The  nterpretation of the now well visited The Wilds,  by Van Heerden is great. This green off shoot of Johannesburg that has been made popular by artist James Delaney, who over the years has rehabilitated this place, by simply volunteering to take care of it by for example, adding an art element to the suburban wildness, The Wilds in Houghton is, has been well captured by Van Heerden’s brush and paint, transforming this place into pieces of artworks that one can take home. These would definitely lighten up the mood in someone’s home as they are pleasing to look at and make one to think about all the beautiful parts of Johannesburg that we often take for granted during our busy lives. These monotypes will make you rethink on how you view your city, and hopefully make you more conscious about its beauty.

“Having been born and bred in Cape Town, coming to Johannesburg, I was impressed by the green parts of the city, its tree lined streets captured by attention. This is definitely unlike Cape Town where I grew up where we have Winter rains, making our winters wet. In contrast, Johannesburg in Winter is different.

So first of all I would take photographs of the landscape, and later in my studio look back on what Is on the photographs and start reimaging what these green parts of Johannesburg would look like from an artist’s paint perspective. Basically that is my art practice,” van Heerden said at the opening of Field Trip on Saturday, March 26, 2022.

The other pieces are mainly on Joubert Park in Johannesburg and its Green House  Project constituting a beautiful garden right in the inner city of Johannesburg. During her one month residency, the artist spent a lot of time investigating this inspiring project and produced some impressive pieces in the form of eye capturing monotypes that she produced in the David Krut Projects Workshop in collaboration with its in-house printmakers. In fact it is these monotypes that constitute the Field Trip exhibition.

Essentially what Field Trip is, is an exhibition of paintings, unique watercolour transfers and an edition hot-off-the-press by  Van Heerden and the printmaking team at David Krut Projects. Her unique way of drawing and painting on architectural drafting film produce images that have both graphic and ephemeral qualities. The use of film gives the impression of either early morning or late afternoon light. Van Heerden juxtaposes the natural world with human history, and is particularly interested in the interaction of botanical and natural elements with the urban, the architectural, the material culture of our society.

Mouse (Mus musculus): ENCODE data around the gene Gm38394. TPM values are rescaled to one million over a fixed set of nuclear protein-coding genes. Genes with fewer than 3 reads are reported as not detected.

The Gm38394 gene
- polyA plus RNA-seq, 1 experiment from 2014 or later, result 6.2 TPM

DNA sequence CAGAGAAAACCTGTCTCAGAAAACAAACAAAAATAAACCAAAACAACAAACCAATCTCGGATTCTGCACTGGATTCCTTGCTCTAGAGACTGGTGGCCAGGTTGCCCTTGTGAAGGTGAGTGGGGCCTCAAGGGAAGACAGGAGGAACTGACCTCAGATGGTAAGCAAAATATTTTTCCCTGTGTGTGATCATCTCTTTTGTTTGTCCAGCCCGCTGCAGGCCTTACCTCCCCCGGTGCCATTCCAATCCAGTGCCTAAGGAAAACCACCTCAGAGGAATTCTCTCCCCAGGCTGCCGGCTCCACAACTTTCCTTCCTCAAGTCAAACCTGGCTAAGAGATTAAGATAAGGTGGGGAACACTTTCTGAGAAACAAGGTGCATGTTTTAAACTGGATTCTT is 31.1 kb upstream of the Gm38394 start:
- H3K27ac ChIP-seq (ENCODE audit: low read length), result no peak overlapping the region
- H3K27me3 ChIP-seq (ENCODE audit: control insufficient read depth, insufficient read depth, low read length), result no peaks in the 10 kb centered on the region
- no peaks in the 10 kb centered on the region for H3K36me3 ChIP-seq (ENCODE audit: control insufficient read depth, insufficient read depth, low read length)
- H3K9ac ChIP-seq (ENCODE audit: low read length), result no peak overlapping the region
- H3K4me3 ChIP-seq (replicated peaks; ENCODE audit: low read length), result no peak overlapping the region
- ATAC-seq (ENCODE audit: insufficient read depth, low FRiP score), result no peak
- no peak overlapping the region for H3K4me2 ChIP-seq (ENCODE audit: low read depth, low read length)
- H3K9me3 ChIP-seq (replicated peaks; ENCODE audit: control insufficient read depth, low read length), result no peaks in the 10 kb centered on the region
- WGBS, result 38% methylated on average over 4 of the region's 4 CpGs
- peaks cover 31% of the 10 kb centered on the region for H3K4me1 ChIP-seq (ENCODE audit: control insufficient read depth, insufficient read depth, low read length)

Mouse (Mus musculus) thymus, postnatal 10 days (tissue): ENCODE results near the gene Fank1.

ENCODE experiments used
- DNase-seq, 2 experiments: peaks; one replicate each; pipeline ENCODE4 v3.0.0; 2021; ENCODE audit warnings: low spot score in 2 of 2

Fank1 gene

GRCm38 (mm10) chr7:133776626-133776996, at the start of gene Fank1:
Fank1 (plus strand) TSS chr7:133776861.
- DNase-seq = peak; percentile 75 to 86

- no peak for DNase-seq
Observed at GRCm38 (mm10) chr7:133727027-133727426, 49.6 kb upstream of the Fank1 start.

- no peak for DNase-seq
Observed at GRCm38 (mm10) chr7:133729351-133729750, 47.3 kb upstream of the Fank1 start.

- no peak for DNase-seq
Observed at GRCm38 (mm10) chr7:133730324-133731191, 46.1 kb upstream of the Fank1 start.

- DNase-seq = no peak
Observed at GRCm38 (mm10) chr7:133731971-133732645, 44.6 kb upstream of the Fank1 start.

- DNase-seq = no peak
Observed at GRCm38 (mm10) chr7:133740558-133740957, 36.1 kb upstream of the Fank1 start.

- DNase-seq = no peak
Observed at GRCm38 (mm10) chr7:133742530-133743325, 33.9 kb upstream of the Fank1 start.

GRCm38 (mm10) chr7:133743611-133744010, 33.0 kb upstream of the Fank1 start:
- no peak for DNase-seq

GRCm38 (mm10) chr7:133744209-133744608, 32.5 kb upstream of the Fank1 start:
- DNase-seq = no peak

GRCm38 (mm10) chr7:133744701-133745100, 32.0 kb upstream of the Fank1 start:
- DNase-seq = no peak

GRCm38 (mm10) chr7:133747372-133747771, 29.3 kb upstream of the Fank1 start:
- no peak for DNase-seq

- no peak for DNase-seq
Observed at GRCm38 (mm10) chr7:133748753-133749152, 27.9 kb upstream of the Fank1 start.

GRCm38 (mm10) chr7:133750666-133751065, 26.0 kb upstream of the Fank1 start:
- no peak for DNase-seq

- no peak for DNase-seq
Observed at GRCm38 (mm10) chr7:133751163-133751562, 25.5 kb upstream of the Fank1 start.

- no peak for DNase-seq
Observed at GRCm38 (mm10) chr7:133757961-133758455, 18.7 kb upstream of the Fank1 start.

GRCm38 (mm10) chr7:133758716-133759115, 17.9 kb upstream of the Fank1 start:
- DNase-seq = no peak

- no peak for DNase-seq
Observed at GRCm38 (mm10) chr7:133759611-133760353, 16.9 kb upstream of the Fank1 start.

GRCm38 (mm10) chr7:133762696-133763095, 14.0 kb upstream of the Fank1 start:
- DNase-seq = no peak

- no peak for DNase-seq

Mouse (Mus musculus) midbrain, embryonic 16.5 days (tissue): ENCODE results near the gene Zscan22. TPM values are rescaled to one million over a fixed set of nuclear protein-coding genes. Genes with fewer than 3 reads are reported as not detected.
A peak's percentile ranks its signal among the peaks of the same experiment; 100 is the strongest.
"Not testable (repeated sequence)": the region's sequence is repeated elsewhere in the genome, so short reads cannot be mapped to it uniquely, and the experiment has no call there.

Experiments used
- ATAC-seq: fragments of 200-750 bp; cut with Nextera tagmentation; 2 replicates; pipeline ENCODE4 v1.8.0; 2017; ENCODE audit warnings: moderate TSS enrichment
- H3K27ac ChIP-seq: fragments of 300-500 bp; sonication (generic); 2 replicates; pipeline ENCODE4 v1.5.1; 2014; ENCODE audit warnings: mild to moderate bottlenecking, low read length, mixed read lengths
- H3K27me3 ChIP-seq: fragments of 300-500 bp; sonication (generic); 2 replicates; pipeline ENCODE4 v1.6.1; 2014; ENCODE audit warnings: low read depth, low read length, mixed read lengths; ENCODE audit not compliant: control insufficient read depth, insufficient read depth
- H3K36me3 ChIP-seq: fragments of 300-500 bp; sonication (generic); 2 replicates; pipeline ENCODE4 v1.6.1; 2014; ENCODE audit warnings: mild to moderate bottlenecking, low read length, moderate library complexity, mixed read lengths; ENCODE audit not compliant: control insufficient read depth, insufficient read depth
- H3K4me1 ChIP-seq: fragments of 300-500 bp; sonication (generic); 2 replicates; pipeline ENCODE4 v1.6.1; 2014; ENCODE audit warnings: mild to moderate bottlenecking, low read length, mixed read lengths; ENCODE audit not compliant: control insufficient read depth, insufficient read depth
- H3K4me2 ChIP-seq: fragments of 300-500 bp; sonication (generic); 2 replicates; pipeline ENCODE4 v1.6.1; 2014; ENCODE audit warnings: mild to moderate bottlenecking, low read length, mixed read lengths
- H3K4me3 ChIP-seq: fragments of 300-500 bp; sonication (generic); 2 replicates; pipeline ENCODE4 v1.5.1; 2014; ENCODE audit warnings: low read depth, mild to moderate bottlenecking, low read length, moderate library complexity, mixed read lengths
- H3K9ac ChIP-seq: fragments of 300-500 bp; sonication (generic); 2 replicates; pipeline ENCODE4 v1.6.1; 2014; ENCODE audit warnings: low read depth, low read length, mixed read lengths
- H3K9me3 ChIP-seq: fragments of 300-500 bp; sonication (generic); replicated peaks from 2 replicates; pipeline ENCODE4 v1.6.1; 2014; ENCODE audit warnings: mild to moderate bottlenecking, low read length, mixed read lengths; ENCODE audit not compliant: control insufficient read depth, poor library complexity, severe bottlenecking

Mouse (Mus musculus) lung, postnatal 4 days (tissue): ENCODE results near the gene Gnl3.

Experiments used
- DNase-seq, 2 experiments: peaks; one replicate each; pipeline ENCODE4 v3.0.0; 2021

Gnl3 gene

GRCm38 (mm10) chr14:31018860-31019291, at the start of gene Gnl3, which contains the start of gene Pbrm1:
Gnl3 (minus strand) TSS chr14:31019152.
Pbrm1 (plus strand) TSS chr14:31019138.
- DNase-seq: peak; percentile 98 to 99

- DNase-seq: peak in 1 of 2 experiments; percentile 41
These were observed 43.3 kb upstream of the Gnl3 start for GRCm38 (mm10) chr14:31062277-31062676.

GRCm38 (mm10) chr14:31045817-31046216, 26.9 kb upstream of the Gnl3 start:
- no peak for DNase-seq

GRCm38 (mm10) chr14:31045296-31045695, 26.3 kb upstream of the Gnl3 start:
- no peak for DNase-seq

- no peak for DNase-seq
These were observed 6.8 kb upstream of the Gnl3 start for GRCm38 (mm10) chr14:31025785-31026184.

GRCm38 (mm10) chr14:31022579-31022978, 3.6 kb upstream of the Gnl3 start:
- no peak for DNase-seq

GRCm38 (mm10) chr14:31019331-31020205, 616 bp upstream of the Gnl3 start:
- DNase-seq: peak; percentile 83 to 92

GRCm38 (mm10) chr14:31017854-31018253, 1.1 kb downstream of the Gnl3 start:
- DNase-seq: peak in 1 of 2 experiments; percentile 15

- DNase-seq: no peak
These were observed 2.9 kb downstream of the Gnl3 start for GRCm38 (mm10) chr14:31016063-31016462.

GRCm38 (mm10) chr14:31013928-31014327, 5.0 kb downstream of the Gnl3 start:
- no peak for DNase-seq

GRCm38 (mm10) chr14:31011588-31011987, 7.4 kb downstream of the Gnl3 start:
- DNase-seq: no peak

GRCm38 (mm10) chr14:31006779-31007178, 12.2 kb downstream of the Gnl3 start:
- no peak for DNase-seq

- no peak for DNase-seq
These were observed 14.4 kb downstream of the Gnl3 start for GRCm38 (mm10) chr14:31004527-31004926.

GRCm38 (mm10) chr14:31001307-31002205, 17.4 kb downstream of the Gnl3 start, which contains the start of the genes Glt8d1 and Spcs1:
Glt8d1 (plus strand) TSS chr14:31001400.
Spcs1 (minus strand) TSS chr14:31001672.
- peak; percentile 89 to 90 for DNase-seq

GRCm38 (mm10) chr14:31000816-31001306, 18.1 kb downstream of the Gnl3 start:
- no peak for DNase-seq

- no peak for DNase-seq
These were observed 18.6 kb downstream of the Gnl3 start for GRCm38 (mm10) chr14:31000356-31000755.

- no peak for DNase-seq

“I was really impressed by the Joubert Park Green project simply because it is not something one could expect in such an area, but here it is,” Van Heerden told CITYLIFE/ARTS in an interview. She was referring to the hustle and bustle that constantly takes place around Joubert Park, a part of the city whose neighboourhood is mainly struggling working class residents of inner city Johannesburg flatland of Hillbrow and Johannesburg CBD. In fact the project is less than a kilomtre away from one of Johannesburg’s busiest taxi rank, Noord  Taxi Rank, and is adjacent to the Johannesburg Art Gallery.

.Field Trip is on at David  Krut Projects Gallery, 26 March 2022 – 23 April 2022, 151 Jan Smuts Avenue, Parkwood, Tel: 011 447 0627 Email:

Please share

Leave a Reply

Your email address will not be published. Required fields are marked *